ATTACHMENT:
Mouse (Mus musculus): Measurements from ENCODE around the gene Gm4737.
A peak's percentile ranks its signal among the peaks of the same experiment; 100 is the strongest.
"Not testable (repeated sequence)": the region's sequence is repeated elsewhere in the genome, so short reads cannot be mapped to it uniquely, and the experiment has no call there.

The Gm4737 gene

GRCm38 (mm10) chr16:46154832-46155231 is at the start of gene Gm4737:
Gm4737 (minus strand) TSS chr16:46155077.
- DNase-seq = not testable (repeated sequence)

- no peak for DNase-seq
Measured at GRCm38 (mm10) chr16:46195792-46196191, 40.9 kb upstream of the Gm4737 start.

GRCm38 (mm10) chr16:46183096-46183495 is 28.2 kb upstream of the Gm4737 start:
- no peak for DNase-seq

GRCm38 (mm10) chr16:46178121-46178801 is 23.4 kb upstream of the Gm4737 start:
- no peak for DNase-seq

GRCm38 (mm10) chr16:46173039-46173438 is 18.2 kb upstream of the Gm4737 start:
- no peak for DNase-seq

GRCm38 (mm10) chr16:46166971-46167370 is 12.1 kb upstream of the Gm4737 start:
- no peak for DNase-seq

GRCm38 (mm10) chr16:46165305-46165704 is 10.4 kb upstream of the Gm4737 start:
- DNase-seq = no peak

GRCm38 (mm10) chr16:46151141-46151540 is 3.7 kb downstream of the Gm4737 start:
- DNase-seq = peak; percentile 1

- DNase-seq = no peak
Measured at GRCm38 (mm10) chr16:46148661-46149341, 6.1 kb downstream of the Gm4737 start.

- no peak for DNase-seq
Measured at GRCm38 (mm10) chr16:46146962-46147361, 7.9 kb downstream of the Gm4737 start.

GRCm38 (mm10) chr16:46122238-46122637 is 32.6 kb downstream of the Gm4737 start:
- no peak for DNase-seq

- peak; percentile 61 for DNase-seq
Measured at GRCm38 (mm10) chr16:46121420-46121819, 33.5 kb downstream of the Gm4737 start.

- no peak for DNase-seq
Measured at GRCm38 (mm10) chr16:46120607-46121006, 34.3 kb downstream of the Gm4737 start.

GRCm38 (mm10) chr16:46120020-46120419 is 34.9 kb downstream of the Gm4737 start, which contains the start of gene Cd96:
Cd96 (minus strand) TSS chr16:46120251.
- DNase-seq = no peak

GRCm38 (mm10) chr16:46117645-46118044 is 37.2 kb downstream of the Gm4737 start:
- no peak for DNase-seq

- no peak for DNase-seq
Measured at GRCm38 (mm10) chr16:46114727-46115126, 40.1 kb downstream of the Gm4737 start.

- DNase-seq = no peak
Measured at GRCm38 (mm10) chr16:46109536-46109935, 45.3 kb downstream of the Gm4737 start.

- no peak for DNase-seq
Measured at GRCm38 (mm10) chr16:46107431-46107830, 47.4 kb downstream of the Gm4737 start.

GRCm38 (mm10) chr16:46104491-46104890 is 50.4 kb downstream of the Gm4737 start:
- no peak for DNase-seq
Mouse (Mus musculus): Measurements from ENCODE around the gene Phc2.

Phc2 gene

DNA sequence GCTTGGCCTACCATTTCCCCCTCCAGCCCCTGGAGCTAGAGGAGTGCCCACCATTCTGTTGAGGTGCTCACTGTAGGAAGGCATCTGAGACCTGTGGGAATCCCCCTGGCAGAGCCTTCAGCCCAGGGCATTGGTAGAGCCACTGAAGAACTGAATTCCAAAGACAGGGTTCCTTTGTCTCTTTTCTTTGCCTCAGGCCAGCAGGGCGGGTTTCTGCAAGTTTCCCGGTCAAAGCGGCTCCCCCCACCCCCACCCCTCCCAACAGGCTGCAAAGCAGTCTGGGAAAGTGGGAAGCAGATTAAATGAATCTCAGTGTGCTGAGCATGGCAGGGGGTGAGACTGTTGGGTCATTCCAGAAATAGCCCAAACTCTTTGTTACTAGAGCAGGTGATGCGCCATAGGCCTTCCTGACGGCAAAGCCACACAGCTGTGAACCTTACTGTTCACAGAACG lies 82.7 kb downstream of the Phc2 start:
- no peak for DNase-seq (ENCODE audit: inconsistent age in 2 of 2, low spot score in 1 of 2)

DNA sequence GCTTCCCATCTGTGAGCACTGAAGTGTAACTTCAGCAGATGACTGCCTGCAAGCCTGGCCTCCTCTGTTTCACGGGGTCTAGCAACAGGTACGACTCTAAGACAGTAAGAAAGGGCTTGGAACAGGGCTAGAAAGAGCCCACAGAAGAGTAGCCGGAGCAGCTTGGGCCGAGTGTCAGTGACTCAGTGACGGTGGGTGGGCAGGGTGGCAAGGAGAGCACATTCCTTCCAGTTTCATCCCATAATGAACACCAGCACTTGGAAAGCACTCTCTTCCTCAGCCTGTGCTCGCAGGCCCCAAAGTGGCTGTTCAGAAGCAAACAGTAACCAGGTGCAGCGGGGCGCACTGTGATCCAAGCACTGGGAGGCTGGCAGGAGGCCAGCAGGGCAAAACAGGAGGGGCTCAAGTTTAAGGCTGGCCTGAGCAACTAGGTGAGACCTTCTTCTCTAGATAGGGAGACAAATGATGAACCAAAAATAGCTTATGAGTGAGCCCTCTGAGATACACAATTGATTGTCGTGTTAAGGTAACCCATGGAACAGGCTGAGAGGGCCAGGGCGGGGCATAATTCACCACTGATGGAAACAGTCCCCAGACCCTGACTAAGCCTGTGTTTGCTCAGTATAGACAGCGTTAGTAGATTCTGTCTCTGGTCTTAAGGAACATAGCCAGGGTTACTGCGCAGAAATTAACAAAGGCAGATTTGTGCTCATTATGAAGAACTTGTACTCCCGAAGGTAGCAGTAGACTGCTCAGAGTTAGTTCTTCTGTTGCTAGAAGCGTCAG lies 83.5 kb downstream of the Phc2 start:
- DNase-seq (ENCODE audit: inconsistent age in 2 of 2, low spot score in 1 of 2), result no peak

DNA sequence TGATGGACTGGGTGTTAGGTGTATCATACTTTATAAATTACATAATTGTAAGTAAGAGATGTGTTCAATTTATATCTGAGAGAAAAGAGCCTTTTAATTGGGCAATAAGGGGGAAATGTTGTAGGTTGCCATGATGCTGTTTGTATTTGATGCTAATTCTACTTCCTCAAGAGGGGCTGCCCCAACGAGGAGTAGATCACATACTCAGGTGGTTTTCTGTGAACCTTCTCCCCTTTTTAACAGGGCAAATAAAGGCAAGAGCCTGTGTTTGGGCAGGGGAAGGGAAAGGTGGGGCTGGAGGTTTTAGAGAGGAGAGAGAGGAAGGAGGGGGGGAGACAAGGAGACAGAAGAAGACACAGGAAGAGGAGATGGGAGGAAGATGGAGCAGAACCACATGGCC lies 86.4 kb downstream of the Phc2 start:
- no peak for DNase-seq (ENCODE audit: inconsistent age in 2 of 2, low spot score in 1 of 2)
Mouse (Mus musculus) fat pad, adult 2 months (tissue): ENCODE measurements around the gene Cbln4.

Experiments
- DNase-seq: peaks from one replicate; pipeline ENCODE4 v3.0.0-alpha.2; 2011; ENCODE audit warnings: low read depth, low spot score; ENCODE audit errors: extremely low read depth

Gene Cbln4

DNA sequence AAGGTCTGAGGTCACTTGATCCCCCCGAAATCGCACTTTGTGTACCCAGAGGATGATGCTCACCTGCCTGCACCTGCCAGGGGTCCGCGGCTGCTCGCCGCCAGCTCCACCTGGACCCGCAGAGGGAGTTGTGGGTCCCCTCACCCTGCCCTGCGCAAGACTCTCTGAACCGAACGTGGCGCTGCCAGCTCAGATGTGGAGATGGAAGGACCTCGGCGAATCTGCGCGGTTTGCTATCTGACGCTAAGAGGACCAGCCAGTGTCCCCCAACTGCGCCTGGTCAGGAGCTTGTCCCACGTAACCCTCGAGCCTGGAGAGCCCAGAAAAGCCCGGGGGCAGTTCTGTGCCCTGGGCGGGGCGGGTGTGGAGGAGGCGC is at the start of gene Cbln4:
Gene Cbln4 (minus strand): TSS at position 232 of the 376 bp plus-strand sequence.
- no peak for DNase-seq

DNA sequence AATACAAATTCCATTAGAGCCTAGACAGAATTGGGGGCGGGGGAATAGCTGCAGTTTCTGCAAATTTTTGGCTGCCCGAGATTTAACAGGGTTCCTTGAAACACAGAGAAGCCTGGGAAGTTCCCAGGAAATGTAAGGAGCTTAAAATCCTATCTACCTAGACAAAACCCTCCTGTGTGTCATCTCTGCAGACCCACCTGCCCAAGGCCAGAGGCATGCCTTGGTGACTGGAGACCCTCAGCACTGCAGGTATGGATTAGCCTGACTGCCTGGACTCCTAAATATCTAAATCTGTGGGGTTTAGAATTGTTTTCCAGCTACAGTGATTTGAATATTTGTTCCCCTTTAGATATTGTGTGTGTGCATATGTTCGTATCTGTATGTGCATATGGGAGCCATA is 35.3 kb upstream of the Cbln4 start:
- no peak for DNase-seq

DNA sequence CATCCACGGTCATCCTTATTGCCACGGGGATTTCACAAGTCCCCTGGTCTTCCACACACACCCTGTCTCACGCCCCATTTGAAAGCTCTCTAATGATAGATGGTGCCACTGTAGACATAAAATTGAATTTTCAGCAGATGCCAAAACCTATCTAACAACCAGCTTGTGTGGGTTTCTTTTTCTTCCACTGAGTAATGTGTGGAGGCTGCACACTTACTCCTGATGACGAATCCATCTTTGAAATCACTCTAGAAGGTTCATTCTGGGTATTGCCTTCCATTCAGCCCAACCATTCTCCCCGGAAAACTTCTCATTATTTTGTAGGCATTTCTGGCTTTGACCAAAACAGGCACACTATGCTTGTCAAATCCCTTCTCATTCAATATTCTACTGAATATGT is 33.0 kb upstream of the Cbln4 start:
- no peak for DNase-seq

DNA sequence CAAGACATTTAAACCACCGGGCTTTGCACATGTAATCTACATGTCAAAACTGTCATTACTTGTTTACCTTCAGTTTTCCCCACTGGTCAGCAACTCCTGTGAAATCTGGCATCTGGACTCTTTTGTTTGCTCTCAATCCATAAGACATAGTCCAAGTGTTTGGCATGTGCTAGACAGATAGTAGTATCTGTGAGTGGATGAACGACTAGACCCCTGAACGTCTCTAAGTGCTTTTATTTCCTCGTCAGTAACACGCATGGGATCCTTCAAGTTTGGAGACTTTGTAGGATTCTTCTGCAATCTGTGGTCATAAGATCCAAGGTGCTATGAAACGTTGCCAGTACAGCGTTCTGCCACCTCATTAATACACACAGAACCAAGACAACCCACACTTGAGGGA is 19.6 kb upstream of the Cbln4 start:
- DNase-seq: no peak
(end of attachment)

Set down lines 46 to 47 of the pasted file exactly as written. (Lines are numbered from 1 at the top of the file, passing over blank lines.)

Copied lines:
Phc2 gene

DNA sequence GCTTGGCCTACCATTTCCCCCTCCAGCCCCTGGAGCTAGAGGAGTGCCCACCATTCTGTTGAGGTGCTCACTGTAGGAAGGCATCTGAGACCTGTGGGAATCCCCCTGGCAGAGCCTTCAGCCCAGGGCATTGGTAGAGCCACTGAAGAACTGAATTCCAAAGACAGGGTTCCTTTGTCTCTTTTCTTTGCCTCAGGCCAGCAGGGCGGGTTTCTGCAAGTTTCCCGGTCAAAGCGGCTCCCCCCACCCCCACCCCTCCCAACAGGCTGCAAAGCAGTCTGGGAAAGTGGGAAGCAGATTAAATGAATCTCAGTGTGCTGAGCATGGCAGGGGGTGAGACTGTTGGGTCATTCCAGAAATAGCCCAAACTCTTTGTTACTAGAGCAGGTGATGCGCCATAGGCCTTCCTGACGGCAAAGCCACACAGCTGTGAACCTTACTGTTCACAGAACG lies 82.7 kb downstream of the Phc2 start: